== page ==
Facilitator asks, “What is freedom?

“If you believe that what you’re being called is a bad thing, then [you’ll internalize it]…It took me a long time [to learn that]…One of the reasons I retired is to get out of the terrorism of the homophobia… As a teacher, I was a perceived pedophile…[Likewise, in my private life] I missed relationships with my nieces and nephews [as they were growing up]…I’m in the classroom with gray hair, low testosterone…being teased, not just by the kids, but by younger staff, too…I’ve had to live under the terror of being squeaky clean…24 years…But, it was a great career cause I lived with full disclosure…I told everybody I was gay…Coming out was a defense tactic…I made myself safe by being in relationships…The racism and [hetero]sexism in my field is rampant…”

Facilitator reminds participants that, in the buildup to the Gay Liberation Movement  successes around the legalization of Same Sex marriage in seventeen states and the District of Columbia {“The cameras had to pan hard to find Black faces amid the seas of demonstrators protesting for that citizenship right…Most of us still engage in darting eye games on trains and in other public spaces where we cower in the face of our attraction to each other, lest the objects of our attraction reject, or worse yet, revile us publically…”} The group concurs with this framing of their collective experience.  

Facilitator says, {“A few years ago a group of us began charting a non-violent direct action political strategy called,’ PD,A (Public Displays of] Affection) As A Same Gender Loving Liberation Movement Strategy’ in which we did workshops focusing on challenges around our engagement of each other in public spaces, and discussed the possibility of contracting non-violent direct action trainers to train groups of us in direct action campaigns which we could take up in anti-homosexual Black community strongholds …”}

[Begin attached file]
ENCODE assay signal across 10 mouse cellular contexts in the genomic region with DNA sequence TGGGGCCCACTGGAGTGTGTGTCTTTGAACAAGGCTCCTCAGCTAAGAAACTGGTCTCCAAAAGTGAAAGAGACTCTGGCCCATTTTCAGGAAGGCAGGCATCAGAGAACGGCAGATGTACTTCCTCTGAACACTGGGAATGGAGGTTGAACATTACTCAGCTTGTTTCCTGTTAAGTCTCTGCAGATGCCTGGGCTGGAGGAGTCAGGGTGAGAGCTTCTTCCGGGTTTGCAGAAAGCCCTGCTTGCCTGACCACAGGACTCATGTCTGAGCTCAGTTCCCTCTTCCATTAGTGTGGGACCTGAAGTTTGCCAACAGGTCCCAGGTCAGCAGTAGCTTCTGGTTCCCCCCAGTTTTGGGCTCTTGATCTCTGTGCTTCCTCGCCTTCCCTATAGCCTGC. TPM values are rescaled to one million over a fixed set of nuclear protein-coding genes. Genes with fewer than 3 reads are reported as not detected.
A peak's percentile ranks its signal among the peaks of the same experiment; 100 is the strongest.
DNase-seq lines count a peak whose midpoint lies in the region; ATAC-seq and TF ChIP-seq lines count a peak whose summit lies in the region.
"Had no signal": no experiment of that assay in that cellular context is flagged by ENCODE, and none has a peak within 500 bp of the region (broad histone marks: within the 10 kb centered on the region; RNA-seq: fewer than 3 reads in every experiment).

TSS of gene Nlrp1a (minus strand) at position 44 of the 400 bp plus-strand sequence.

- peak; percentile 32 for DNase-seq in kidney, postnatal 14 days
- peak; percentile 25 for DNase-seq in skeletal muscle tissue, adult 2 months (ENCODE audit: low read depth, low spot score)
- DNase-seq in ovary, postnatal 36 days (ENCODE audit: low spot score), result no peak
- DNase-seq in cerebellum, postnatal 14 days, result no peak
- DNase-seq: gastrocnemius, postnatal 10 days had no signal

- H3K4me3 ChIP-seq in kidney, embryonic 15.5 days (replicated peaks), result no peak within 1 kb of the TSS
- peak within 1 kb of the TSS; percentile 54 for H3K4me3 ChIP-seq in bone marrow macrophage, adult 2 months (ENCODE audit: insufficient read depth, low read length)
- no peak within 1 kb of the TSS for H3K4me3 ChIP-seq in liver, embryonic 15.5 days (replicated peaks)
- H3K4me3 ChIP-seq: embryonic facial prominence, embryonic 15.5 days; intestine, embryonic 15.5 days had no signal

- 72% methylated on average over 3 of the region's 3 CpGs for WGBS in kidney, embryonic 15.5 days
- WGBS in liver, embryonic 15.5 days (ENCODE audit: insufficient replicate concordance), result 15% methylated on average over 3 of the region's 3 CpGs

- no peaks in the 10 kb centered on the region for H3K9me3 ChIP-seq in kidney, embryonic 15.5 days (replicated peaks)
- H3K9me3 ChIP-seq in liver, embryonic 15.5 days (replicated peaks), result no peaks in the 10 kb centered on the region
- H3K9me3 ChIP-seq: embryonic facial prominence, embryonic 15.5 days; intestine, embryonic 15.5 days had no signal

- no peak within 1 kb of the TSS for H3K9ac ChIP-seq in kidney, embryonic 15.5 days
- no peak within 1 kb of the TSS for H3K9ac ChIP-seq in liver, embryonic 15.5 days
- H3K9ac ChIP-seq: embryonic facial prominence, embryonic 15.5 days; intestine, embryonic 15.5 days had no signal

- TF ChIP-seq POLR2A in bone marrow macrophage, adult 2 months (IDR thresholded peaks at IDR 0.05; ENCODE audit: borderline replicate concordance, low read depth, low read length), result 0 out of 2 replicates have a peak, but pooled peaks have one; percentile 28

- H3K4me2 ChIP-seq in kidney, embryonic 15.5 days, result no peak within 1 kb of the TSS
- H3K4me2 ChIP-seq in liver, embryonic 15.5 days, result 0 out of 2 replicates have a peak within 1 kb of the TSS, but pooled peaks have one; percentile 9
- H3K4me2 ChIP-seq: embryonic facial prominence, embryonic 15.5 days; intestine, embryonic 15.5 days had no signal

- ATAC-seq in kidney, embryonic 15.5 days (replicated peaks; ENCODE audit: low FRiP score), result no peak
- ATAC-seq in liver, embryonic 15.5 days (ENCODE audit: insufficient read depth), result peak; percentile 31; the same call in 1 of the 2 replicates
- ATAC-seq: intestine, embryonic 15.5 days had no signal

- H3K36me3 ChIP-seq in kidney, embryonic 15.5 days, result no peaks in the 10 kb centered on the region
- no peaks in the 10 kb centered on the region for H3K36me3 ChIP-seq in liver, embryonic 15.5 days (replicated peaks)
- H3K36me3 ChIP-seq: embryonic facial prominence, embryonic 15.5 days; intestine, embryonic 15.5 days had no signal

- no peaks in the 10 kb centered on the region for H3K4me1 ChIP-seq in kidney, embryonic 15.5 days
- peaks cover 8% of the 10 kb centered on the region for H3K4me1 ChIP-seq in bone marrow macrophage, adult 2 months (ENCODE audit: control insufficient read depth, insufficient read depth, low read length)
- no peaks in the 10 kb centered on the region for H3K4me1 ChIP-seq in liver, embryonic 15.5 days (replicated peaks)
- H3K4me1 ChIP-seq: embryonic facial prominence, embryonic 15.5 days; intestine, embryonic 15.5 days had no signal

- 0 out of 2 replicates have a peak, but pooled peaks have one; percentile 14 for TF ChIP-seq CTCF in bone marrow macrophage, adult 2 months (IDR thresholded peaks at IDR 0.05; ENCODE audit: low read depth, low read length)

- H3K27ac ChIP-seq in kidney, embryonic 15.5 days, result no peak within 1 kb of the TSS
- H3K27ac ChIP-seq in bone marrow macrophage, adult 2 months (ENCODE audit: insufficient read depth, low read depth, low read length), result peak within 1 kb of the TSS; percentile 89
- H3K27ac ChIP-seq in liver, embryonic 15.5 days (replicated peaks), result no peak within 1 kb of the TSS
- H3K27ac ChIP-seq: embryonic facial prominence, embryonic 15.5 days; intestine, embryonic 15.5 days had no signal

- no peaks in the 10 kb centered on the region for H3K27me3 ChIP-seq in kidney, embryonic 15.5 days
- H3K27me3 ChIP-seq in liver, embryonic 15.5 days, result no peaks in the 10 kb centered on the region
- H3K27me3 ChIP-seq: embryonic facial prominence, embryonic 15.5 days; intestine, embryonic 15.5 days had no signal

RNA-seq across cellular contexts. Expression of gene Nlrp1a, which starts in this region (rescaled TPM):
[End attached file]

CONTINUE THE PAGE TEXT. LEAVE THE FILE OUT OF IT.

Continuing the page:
“Regarding freedom, ‘Nigger,’…you [may not be] not affected by it…[But,] I remember what it did to my ancestors…[So, it affects me]…Freedom [means]…We have choices…without hindrance or constraint…The real question is how do we feel about who we are?...You can make choices based on intimidation…That is what motivates people to be ‘on the down low’…As human beings, we have a natural instinct to love…As a same gender loving person who sees someone attractive looking at him and he thinks, ‘I hope he doesn’t keep looking at me’…That’s fear…That’s [an expression of] terrorism…For participating in these forums, my spirit has changed…I’ve been emboldened…How many of us are emboldened…As a collective, how many of us are willing to [do what we have to, to be free?]…How do we take theory [in]to action?...”

“I have a cousin who’s much younger than me…He was gay, and openly gay…and maybe I and other members of the family treated him with contempt… calling him sissy…So now, he threatens to out me to the family…But, regarding activism [for our right to express our affection for each other] I don‘t draw perfect parallels with the Civil Rights Movement…The idea of training for [challenging] our own community…Dividing the community…We have a right to feel what we feel, and love who we love, but people have a right [to not like it]…Change is [already] happening…As we become [more] important [individually]…and gain power we can influence people by the roles we lead and the contributions we make…”